Is it ever right to discriminate? Those opposed to the draft anti-discrimination Bill, about to be tabled in federal Parliament, answer no, writes Kevin Donnelly in The Herald-Sun.
Critics are angry that the draft Bill, as currently occurs in Victoria, will allow religious organisations to discriminate in areas such as employment.
For example, allowing Catholic schools to deny jobs to those whose way of life or beliefs undermine or are contrary to the church's teachings.
What the critics ignore is that the Catholic Church and other religious groups are not alone when arguing that not all rights are equal.
Those pushing progressive, left-of-centre causes like feminism and gay rights also argue that there are occasions when it's acceptable to discriminate. For years, feminists have argued that there should be women-only gyms where men are denied entry.
Some feminists also argue that there should be quotas for women in politics and business, guaranteeing them positions and discriminating against men of equal merit and ability. Those in favour of multiculturalism argue that swimming pools should restrict entry at certain times to allow only Muslim women to swim.
If it's acceptable for those advocating progressive, left-of-centre causes to discriminate by arguing that some beliefs must take priority over others, then religious organisations like Catholic schools should have the same freedom.
Like freedom of expression, of the press and freedom to vote, the right to live according to one's religious beliefs is a cornerstone of Western, liberal democracies like Australia.
Doctors and nurses whose religion teaches them that medical practices such as euthanasia and abortion are morally wrong should not be coerced into performing such acts or be penalised if they refuse.
In areas such as education, parents committed to a particular religion must have the right to send their children to schools that reflect and teach their morals and beliefs.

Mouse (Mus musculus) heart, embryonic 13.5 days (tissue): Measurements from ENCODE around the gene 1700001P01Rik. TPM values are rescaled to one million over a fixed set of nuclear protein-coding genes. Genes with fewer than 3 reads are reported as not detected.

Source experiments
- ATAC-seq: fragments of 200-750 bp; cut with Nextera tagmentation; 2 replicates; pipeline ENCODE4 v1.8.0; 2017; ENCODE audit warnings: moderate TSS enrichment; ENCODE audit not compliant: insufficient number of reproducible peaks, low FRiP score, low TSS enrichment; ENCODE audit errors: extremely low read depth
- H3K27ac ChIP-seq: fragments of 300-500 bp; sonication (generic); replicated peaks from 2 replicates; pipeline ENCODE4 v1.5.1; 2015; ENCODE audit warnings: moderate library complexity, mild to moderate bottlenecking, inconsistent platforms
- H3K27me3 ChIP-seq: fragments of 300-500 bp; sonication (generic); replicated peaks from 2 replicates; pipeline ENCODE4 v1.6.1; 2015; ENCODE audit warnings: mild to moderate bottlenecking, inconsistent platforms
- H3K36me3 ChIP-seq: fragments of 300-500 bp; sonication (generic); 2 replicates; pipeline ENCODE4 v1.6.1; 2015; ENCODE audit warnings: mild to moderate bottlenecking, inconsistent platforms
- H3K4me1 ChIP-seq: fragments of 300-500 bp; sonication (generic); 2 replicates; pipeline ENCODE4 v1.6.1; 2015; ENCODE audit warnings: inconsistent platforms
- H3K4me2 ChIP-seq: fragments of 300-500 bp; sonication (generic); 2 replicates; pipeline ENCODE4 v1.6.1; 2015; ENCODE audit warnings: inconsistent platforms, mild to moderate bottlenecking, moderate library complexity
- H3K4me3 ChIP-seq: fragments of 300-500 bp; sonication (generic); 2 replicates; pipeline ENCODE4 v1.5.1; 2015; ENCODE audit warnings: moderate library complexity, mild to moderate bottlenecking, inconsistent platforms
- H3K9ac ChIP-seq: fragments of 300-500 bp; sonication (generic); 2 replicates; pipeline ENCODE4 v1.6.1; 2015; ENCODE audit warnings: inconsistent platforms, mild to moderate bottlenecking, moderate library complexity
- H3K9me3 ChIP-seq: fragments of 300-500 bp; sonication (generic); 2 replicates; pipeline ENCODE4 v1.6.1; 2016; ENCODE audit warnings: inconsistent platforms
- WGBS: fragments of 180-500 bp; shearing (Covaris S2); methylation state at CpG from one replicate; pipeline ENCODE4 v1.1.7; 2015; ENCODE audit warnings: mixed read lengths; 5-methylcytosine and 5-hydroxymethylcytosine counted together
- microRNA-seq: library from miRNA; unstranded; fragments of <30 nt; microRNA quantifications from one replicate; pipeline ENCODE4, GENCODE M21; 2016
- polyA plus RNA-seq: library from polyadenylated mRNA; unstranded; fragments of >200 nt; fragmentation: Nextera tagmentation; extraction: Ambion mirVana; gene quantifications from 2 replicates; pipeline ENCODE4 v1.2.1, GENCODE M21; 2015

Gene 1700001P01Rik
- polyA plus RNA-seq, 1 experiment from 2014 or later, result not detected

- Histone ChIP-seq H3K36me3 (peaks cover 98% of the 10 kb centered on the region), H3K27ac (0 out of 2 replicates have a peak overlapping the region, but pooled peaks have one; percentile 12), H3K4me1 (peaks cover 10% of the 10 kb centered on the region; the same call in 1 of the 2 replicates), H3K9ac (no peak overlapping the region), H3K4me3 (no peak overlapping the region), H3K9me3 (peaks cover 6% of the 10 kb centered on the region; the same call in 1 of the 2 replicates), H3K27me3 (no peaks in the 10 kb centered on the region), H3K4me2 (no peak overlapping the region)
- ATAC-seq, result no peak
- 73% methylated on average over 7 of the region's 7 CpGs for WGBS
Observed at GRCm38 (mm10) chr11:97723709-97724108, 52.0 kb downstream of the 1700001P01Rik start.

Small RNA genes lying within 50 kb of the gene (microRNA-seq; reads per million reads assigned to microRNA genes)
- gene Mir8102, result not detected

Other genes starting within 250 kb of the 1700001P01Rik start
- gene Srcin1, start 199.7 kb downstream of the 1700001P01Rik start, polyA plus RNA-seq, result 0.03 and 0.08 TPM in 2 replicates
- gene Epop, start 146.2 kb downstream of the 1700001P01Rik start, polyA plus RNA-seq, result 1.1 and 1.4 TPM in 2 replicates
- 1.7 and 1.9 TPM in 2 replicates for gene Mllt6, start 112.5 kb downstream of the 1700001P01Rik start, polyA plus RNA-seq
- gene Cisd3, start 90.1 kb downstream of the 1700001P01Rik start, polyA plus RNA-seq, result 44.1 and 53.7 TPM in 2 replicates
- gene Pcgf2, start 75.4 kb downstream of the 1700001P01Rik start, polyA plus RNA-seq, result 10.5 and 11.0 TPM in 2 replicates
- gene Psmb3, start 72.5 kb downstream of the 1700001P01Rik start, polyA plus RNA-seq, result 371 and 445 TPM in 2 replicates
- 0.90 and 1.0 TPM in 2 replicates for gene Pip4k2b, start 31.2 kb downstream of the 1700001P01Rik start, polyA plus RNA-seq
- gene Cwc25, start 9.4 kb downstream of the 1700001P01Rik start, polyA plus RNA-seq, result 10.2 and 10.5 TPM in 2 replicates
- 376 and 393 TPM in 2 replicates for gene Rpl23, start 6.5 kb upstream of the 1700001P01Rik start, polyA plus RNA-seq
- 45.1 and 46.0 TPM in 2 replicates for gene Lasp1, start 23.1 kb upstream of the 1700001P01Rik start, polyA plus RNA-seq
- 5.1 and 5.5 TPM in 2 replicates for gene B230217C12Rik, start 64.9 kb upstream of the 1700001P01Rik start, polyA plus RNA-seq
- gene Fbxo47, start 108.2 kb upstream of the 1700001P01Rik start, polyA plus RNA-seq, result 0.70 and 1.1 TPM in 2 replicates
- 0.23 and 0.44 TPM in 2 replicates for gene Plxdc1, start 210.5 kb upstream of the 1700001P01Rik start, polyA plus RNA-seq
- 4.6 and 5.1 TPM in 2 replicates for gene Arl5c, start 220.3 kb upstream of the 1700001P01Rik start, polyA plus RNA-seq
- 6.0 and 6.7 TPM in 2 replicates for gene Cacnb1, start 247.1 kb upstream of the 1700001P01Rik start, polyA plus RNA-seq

Surveys show a key reason parents choose faith-based schools is because they are religious. The school's culture, daily routine and the prism through which subjects are taught reflect the beliefs that give schools their unique character and that differentiate them from state-controlled, secular schools.
If faith-based schools are to fulfil parents' expectations and remain true to their particular religion, then they must have control over who they enrol and who they employ.
To deny such a right would mean that religious schools would be forced to employ teachers - for example, agnostics or atheists - whose beliefs are opposed to what the school stands for.
Another argument against faith-based schools, hospitals, community services and aged care homes being allowed to discriminate is that they accept taxpayer funds.
Ignored is that taxpayer funds originate not from governments but from taxpayers, either through PAYE or GST. Parents who decide to send their children to faith-based schools, for example, are taxpayers and have every right to expect some of their money will be returned to pay for their children's schooling.
And it's not as though such parents are a drain on government. In addition to paying for a school system they don't use, the fact they pay to enrol their children in religious schools and not government schools saves state and federal governments more than $6 billion a year.
When it comes to discrimination, the reality is that not all rights are absolute and there must be occasions when an individual's right to do what he or she wants has to be qualified. Freedom of speech, as an American Supreme Court judge once said, does not mean the right to falsely shout fire in a crowded cinema. Faith-based organisations deserve the right to manage their affairs according to the dictates of their particular religion.
FULL STORY: Belief is central to the discrimination debate (Herald Sun))